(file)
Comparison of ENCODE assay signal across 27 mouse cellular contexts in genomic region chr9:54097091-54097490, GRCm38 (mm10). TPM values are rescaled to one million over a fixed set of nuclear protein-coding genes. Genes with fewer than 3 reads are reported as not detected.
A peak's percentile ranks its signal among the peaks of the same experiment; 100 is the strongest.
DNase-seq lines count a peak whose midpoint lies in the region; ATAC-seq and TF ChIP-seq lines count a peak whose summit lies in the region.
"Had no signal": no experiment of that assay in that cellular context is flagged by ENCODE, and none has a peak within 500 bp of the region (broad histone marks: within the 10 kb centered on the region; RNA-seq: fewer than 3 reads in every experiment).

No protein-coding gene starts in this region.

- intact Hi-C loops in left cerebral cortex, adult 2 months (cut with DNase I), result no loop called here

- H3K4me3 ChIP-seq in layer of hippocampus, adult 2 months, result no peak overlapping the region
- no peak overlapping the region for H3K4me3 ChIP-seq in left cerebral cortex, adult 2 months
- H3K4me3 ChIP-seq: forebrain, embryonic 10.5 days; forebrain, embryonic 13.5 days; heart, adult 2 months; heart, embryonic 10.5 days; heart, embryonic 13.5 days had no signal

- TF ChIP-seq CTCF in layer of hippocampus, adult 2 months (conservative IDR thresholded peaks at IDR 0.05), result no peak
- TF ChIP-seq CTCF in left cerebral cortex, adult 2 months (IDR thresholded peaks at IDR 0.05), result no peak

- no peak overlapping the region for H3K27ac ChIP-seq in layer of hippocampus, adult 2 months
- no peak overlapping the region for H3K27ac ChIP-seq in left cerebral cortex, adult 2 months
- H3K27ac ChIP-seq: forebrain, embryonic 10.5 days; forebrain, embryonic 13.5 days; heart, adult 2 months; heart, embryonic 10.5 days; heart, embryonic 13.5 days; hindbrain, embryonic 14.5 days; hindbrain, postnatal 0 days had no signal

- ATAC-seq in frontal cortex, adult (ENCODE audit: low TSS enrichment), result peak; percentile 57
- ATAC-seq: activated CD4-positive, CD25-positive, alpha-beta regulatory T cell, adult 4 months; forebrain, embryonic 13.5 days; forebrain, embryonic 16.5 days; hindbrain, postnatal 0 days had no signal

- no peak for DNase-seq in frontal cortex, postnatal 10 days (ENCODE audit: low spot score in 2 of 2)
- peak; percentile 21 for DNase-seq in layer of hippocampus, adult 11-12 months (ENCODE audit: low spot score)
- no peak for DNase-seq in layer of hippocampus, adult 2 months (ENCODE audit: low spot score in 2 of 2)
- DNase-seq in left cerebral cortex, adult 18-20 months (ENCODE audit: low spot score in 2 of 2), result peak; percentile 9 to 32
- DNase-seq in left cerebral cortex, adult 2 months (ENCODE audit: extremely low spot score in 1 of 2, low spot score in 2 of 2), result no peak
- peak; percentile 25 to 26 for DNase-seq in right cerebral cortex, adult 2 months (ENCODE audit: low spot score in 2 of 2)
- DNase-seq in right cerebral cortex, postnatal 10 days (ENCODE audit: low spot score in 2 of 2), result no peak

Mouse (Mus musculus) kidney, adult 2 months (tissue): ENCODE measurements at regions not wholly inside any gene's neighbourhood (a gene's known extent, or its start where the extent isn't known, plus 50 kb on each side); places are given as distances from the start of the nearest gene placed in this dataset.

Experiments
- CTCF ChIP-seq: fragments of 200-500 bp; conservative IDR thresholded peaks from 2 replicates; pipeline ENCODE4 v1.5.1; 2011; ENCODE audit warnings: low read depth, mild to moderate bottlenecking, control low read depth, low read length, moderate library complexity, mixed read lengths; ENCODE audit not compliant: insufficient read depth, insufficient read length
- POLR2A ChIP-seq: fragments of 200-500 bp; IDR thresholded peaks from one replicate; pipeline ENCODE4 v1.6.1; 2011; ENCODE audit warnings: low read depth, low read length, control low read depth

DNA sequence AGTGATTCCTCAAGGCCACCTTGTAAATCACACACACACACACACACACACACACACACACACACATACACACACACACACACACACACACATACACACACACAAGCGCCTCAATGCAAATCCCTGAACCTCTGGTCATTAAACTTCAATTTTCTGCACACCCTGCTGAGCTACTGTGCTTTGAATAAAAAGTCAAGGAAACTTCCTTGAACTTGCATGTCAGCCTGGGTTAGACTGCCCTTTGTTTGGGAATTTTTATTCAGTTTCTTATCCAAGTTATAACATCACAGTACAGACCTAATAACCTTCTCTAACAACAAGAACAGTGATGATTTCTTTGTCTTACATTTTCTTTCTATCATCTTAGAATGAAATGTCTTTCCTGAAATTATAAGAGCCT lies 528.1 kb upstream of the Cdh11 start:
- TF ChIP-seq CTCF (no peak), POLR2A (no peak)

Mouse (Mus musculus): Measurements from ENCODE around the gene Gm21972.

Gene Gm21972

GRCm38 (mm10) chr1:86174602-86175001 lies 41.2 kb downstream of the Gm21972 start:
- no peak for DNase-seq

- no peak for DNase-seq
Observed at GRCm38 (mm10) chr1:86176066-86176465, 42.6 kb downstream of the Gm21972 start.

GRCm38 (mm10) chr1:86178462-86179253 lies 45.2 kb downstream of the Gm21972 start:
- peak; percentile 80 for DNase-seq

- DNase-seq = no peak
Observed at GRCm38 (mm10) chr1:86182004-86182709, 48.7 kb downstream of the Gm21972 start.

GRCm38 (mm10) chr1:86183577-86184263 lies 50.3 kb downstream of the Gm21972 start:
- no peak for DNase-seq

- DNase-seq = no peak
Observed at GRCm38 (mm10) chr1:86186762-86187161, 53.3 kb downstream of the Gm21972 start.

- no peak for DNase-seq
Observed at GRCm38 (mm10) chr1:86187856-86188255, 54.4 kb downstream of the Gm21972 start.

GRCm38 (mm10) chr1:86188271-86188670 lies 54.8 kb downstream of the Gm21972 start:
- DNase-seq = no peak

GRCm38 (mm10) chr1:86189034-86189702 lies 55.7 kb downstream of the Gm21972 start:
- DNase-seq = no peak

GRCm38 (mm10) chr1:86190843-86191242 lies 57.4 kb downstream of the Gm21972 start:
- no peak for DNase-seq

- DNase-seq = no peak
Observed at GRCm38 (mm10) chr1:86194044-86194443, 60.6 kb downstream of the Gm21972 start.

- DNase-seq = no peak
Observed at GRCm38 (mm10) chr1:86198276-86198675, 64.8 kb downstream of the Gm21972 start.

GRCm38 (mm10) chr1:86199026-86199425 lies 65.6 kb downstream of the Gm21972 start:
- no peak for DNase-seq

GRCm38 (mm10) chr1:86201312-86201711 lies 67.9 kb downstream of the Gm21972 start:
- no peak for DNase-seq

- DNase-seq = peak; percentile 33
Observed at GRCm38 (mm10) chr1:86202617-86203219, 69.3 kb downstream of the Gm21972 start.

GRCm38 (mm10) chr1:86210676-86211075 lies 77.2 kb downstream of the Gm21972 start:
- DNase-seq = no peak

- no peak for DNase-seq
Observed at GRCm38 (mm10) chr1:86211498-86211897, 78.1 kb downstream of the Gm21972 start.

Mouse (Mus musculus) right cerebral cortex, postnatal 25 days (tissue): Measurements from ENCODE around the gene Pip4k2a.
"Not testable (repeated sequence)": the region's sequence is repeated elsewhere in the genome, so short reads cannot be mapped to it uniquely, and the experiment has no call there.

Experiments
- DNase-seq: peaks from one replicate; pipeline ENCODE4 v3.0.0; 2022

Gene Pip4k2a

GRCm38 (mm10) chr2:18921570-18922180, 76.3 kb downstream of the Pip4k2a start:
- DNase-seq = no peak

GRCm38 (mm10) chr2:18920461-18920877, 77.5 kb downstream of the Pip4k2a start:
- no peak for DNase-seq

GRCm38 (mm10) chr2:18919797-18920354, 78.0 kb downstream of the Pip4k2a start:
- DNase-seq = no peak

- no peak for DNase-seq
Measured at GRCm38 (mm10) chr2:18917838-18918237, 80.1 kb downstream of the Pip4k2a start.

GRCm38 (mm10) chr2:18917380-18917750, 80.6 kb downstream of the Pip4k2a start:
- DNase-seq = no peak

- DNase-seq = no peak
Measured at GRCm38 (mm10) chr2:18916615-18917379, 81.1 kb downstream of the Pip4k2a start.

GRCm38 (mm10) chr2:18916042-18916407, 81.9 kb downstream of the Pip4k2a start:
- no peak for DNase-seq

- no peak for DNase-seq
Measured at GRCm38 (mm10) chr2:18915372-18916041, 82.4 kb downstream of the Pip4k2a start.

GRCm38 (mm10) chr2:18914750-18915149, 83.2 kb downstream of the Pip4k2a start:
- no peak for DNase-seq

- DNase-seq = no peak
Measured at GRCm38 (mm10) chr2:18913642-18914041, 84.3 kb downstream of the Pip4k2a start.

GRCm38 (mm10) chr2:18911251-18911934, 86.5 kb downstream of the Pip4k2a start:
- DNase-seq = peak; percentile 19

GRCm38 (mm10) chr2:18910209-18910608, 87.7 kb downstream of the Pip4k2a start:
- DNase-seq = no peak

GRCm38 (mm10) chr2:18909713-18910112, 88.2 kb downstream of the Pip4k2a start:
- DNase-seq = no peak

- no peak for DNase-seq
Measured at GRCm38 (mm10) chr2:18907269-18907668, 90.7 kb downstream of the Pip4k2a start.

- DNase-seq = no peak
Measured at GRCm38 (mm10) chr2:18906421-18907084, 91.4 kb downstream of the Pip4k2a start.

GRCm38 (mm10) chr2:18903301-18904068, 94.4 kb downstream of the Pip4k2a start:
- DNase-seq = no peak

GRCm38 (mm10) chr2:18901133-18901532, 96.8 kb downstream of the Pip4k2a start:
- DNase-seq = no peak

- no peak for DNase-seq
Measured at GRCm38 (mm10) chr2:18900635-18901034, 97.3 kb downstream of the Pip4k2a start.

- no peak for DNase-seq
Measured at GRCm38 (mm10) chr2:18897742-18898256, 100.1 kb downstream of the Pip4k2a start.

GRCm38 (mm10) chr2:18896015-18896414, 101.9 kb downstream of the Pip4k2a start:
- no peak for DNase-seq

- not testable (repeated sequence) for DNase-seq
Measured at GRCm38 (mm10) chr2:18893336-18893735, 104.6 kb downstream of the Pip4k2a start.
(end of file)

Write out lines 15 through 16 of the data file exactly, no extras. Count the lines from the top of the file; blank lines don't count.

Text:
- ATAC-seq in frontal cortex, adult (ENCODE audit: low TSS enrichment), result peak; percentile 57
- ATAC-seq: activated CD4-positive, CD25-positive, alpha-beta regulatory T cell, adult 4 months; forebrain, embryonic 13.5 days; forebrain, embryonic 16.5 days; hindbrain, postnatal 0 days had no signal